A quarter of black Americans earn college degrees from black colleges, yet questions about the necessity of black colleges abound. In the Face of Inequality dissects the ways in which race and racism combined to shape the experiences of America’s black colleges in the mid-twentieth century. In a novel approach to this topic, Melissa E. Wooten combines historical data with a sociological approach. Drawing on extensive quantitative and qualitative historical data, Wooten argues that for much of America’s history, educational and social policy was explicitly designed to limit black colleges’ organizational development. As an alternative to questioning the modern day relevance of these schools, Wooten asks readers to consider how race and racism precludes black colleges from acquiring the resources and respect worthy of them.
Beyond Civil Society, Sonia E. Alvarez, Agustín Laó-Montes
The contributors to Beyond Civil Society argue that the conventional distinction between civic and uncivic protest, and between activism in institutions and in the streets, does not accurately describe the complex interactions of forms and locations of activism characteristic of twenty-first-century Latin America. They show that most contemporary political activism in the region relies upon both confrontational collective action and civic participation at different moments. Operating within fluid, dynamic, and heterogeneous fields of contestation, activists have not been contained by governments or conventional political categories, but rather have overflowed their boundaries, opening new democratic spaces or extending existing ones in the process. These essays offer fresh insight into how the politics of activism, participation, and protest are manifest in Latin America today while providing a new conceptual language and an interpretive framework for examining issues that are critical for the future of the region and beyond.
Gendered Lives, Sexual Beings, Joya Misra, Mahala Dyer Stewart, Marni Alyson Brown
This innovative reader contains foundational and cutting-edge articles representing a range of primary feminist research by established and early-career scholars. The editors have carefully selected, edited, and introduced the selections with undergraduate students in mind and the readings address many key 21st century approaches to feminist scholarship. Gendered Lives, Sexual Beings is also supported by a dynamic blog, where the editors connect the readings to current events and related online articles, films, short videos, and podcasts.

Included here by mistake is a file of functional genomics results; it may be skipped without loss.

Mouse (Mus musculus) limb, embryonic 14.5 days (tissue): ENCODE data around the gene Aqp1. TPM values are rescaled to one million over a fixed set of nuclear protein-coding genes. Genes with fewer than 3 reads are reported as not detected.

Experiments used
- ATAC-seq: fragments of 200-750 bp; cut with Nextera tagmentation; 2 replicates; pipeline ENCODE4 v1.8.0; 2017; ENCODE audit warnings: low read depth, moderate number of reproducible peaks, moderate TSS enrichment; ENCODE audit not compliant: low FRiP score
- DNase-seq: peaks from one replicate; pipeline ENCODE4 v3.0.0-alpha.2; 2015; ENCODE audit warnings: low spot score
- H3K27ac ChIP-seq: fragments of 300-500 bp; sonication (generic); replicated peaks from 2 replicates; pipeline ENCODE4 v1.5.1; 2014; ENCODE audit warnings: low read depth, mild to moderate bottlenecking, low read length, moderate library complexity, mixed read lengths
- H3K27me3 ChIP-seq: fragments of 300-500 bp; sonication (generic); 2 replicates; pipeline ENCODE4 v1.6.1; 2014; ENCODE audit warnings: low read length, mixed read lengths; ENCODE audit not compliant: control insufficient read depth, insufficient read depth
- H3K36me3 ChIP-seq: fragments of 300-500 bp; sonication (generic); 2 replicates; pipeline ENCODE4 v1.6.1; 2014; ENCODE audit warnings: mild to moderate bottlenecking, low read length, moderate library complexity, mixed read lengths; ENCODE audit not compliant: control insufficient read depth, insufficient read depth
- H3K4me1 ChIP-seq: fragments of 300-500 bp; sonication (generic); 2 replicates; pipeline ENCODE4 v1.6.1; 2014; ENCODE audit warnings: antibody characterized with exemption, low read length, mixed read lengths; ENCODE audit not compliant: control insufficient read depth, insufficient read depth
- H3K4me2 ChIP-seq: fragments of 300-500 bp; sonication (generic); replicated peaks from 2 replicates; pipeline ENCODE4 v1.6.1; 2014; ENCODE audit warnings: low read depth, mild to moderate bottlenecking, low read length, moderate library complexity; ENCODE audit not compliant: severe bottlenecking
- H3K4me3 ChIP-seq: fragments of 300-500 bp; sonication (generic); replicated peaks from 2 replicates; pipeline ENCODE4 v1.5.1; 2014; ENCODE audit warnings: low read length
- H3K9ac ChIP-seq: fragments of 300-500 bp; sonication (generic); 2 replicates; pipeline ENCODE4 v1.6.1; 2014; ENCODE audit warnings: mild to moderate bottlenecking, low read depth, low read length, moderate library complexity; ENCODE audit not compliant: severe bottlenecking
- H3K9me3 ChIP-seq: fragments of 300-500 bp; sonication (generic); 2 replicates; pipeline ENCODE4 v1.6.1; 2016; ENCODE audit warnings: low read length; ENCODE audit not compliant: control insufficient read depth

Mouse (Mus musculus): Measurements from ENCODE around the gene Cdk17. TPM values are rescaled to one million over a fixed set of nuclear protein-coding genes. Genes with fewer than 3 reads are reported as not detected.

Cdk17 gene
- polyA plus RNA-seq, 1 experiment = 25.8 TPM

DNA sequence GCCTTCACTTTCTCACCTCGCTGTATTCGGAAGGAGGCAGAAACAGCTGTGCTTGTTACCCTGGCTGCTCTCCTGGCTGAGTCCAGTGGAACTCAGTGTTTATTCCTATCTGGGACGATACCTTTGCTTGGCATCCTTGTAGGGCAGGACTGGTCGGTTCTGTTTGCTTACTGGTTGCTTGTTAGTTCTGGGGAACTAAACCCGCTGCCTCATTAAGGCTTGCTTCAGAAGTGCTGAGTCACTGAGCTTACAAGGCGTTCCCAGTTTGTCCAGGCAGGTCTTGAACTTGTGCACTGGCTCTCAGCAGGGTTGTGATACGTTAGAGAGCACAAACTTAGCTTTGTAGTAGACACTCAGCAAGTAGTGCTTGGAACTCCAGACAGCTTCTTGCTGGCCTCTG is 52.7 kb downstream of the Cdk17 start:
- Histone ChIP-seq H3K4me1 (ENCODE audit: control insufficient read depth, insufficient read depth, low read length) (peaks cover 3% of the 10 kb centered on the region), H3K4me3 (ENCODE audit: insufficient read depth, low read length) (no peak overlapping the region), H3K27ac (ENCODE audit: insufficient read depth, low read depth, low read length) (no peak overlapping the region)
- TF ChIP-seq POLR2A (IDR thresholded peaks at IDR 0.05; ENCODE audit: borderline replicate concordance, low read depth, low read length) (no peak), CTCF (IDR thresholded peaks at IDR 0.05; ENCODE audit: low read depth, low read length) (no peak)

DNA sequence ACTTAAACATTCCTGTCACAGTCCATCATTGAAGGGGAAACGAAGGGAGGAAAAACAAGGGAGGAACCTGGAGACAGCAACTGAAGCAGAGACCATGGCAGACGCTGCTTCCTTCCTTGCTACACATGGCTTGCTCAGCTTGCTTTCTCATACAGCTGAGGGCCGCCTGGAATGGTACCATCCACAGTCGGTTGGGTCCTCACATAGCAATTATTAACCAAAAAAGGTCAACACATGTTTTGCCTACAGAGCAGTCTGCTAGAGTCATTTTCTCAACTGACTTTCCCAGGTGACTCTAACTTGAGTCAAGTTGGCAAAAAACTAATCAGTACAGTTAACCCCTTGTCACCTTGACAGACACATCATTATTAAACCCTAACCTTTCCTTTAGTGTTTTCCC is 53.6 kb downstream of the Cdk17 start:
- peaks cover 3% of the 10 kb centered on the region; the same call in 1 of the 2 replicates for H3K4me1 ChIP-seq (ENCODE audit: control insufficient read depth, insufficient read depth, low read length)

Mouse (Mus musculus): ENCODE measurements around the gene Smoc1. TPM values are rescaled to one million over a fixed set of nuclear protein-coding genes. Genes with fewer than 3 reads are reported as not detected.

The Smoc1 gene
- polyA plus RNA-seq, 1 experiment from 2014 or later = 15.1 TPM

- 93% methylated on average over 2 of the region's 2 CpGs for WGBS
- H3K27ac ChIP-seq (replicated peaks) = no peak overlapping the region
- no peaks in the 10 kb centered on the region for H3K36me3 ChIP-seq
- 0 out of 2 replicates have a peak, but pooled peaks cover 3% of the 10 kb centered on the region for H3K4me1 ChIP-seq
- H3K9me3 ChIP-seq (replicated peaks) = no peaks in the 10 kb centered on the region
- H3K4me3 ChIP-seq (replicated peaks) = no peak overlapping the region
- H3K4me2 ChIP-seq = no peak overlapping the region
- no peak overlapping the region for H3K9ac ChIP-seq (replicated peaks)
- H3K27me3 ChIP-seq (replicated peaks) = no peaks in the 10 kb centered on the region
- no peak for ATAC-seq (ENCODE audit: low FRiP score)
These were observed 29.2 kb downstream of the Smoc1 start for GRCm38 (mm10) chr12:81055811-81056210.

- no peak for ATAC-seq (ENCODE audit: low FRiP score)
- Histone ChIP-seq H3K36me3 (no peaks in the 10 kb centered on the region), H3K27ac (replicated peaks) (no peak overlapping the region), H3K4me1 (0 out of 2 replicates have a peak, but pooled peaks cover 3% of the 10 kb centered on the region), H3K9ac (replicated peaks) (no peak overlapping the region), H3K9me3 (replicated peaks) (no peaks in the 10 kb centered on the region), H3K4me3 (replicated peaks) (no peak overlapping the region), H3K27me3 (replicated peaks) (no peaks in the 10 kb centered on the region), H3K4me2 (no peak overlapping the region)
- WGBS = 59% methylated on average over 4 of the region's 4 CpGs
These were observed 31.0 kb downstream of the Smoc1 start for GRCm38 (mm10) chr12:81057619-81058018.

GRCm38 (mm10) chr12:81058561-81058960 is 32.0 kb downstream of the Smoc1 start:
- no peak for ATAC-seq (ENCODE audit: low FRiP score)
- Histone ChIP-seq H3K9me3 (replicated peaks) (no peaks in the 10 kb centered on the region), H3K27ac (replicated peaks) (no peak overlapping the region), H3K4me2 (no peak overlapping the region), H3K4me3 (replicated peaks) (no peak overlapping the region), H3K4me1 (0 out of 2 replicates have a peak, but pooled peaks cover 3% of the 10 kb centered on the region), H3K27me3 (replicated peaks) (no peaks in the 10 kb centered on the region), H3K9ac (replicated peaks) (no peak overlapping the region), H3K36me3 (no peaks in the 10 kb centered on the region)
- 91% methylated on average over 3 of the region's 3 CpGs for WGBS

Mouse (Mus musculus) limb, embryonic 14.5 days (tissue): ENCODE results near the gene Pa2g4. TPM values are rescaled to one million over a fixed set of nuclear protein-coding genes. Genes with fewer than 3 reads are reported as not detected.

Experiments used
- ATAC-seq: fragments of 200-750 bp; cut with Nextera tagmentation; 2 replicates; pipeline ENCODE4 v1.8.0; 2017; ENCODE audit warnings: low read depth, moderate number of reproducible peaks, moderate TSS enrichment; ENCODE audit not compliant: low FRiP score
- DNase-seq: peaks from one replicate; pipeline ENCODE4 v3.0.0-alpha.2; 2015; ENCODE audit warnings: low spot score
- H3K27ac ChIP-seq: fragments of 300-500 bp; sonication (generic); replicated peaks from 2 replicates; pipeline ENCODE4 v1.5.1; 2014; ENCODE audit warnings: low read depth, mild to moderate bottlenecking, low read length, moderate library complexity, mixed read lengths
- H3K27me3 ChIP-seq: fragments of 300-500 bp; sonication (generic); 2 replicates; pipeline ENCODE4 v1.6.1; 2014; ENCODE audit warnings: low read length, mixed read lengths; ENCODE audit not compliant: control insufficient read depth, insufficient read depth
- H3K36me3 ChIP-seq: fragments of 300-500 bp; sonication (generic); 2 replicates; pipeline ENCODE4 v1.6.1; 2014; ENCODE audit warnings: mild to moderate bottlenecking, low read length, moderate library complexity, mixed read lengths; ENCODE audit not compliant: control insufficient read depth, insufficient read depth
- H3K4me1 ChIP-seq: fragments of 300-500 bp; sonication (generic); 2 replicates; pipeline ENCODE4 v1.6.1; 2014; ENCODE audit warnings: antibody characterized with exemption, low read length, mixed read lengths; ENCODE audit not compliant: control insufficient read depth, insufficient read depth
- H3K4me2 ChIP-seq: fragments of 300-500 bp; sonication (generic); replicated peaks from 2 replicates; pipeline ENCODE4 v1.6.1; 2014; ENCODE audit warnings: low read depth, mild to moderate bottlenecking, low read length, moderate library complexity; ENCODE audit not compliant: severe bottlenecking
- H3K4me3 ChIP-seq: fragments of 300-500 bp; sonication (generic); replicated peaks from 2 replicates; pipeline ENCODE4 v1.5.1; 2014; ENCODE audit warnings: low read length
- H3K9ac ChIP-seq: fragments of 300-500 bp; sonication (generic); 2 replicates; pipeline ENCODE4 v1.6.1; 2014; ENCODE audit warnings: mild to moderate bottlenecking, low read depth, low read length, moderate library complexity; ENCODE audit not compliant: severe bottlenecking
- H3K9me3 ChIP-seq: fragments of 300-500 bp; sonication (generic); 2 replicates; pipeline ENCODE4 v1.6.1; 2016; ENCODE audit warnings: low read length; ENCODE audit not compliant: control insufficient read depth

Go beyond the text with the Gendered Lives, Sexual Beings blog.
From Benito Mussolini to Hugo Chavez: Intellectuals and a Century of Political Hero Worship, Paul Hollander
During the twentieth and twenty-first centuries, political dictators were not only popular in their own countries, but were also admired by numerous highly educated and idealistic Western intellectuals. The objects of this political hero-worship included Benito Mussolini, Adolph Hitler, Joseph Stalin, Mao Zedong, Fidel Castro and more recently Hugo Chavez, among others. This book seeks to understand the sources of these misjudgements and misperceptions, the specific appeals of particular dictators, and the part played by their charisma, or pseudo-charisma. It sheds new light not only on the political disposition of numerous Western intellectuals - such as Martin Heidegger, Eric Hobsbawm, Norman Mailer, Ezra Pound, Susan Sontag and George Bernard Shaw - but also on the personality of those political leaders who encouraged, and in some instances helped to design, the cult surrounding their rise to dictatorship.
Politicizing Islam – The Islamic Revival in France and India, Z. Fareen Parvez
Home to the largest Muslim minorities in Western Europe and Asia, France and India are both grappling with crises of secularism. In Politicizing Islam, Fareen Parvez offers an in-depth look at how Muslims have responded to these crises, focusing on Islamic revival movements in the French city of Lyon and the Indian city of Hyderabad. Presenting a novel comparative view of middle-class and poor Muslims in both cities, Parvez illuminates how Muslims from every social class are denigrated but struggle in different ways to improve their lives and make claims on the state. In Hyderabad's slums, Muslims have created vibrant political communities, while in Lyon's banlieues they have retreated into the private sphere. Politicizing Islam elegantly explains how these divergent reactions originated in India's flexible secularism and France's militant secularism and in specific patterns of Muslim class relations in both cities. This fine-grained ethnography pushes beyond stereotypes and has consequences for burning public debates over Islam, feminism, and secular democracy.